Jackson leaders said daily water sampling is still being conducted, but there’s no clear end to the boil water notice.
Mayor Chokwe A. Lumumba said in order for the city to life the notice, all of the 120 samples have to come back clear two days in a row. He said there has been a pattern of samples being clear one day, and then one of the samples will come back negative the following day.
Last week, Governor Tate Reeves (R-Miss.) said he was frustrated with the city’s water infrastructure issues and would be applying pressure for city leaders to do their jobs.
Lumumba said they have already been on top of trying to fix the issue, and these are the results of a city that is aging.
“This is an ongoing state of emergency, even when we are not facing a boil water notice or reduced pressure like we are at this point in time. This is something that we have gone to the highest level of government in order to speak to. I have literally spoken to the president himself as to the funds that the federal government is willing to send to the City of Jackson. This isn’t about a tit for tat with the governor. We’re concerned about this issue. We’re maintaining the pressure on ourselves to deal with these accumulated challenges that have accumulated over time,” said the mayor.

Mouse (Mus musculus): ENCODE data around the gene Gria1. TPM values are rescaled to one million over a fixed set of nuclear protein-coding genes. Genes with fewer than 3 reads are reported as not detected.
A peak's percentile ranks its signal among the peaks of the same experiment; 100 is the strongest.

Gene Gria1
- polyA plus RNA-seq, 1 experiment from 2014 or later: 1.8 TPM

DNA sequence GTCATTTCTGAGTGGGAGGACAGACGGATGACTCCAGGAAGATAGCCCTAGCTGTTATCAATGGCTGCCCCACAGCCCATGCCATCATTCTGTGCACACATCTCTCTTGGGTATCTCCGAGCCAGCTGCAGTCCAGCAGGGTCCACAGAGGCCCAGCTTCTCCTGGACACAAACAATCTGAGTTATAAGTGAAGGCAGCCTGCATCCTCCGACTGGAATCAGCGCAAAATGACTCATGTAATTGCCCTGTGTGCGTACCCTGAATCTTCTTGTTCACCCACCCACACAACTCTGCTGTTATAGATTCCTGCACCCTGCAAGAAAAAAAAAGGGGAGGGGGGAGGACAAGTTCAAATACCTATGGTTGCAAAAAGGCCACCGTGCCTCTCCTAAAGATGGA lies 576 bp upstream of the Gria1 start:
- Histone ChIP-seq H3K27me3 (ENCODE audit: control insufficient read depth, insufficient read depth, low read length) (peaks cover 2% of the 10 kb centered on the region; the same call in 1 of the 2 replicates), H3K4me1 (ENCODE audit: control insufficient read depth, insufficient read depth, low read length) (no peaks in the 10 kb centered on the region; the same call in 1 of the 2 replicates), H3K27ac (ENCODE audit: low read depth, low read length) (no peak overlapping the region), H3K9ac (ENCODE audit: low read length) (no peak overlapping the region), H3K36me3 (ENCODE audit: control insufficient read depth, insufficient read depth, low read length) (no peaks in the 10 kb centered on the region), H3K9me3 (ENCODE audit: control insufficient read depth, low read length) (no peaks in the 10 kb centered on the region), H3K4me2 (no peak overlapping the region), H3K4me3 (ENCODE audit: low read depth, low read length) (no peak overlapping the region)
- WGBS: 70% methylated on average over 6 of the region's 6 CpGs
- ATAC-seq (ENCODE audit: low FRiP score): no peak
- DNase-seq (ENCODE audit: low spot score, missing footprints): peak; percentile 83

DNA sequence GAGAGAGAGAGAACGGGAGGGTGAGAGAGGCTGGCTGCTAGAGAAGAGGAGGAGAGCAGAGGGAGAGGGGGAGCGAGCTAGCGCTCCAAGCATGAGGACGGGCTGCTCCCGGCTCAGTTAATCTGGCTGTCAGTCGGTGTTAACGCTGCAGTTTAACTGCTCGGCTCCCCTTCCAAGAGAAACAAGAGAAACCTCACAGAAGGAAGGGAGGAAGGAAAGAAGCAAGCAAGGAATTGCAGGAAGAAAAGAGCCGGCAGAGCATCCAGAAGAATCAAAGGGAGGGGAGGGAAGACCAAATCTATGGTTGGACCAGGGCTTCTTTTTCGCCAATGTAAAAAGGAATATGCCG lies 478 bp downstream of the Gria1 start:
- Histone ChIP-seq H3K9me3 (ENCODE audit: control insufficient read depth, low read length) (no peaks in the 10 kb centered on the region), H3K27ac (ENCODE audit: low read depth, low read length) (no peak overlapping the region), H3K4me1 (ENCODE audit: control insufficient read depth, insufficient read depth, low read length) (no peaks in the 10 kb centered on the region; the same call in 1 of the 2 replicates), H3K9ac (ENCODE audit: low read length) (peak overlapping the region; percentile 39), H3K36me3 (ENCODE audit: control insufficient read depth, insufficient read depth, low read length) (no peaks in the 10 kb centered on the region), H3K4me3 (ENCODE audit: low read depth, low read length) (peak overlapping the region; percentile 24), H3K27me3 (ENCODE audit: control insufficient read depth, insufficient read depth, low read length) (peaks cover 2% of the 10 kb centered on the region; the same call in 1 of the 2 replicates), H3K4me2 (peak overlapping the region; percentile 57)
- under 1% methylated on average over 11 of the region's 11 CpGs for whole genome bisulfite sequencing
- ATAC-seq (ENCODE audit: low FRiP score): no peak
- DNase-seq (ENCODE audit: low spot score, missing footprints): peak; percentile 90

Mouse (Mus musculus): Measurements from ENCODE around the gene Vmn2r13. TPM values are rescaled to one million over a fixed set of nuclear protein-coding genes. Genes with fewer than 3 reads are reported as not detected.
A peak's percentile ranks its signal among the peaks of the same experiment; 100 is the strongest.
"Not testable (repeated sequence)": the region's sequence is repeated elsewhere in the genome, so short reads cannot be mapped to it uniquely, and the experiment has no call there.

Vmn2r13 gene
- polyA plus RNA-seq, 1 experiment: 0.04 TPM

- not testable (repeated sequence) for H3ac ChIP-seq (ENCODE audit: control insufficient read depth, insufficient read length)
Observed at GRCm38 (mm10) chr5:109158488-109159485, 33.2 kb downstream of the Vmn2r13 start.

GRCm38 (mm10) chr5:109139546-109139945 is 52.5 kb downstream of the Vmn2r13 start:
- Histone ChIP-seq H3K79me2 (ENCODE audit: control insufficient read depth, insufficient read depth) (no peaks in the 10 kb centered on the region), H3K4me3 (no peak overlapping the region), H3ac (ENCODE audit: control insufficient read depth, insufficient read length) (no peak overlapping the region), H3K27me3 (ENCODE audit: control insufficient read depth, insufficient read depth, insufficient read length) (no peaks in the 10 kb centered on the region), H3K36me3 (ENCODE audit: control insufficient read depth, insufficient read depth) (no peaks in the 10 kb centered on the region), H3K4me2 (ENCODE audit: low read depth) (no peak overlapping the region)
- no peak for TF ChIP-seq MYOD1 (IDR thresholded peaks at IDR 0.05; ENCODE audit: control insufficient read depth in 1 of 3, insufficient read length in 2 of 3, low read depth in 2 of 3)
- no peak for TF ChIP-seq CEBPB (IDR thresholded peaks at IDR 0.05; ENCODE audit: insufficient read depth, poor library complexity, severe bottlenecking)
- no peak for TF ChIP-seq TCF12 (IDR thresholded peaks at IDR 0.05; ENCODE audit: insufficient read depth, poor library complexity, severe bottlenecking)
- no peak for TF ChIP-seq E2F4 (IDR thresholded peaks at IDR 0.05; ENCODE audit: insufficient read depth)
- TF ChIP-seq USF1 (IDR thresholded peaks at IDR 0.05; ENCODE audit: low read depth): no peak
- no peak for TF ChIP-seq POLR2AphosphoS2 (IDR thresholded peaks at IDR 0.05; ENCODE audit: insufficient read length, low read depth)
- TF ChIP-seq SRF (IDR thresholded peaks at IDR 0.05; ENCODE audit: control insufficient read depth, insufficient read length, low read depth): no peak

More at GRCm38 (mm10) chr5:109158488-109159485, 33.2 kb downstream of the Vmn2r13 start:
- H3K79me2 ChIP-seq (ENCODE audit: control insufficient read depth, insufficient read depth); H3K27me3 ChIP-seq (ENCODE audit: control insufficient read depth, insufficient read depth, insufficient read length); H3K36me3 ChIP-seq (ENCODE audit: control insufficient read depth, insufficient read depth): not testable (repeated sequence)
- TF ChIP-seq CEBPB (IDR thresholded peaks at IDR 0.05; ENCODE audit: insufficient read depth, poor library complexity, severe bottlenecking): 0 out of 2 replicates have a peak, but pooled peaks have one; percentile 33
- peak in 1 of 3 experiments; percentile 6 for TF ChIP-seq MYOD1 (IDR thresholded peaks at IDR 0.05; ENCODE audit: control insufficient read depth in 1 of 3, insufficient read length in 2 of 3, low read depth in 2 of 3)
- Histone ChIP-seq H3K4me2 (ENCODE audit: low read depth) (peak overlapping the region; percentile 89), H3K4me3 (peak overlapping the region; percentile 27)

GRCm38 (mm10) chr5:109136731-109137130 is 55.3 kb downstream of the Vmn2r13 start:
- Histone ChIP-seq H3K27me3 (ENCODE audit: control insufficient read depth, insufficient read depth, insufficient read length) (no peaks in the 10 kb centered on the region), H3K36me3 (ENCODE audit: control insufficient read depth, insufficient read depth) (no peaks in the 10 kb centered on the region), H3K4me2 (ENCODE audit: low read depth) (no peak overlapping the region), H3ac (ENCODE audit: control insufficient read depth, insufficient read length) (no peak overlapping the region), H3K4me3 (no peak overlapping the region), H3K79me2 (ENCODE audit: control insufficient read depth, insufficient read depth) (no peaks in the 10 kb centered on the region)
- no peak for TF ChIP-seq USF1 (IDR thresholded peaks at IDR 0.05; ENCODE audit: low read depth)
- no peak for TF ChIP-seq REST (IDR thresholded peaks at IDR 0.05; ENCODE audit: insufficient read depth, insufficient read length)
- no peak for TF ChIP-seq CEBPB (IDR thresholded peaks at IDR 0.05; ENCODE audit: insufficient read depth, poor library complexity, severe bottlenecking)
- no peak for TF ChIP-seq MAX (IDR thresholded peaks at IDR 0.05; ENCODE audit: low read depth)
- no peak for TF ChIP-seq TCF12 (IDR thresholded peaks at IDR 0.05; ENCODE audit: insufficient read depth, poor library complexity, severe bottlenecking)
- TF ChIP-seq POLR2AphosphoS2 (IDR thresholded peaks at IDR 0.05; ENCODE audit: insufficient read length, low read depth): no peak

Lumumba said another issue that’s a top priority is raw sewage. He said frustrated residents have been calling about raw sewage leaks.
He said the city has been approved for a loan through the state that will be used to replace all of the raw sewer lines in the Queens-Magnolia Terrace and Country Club neighborhoods.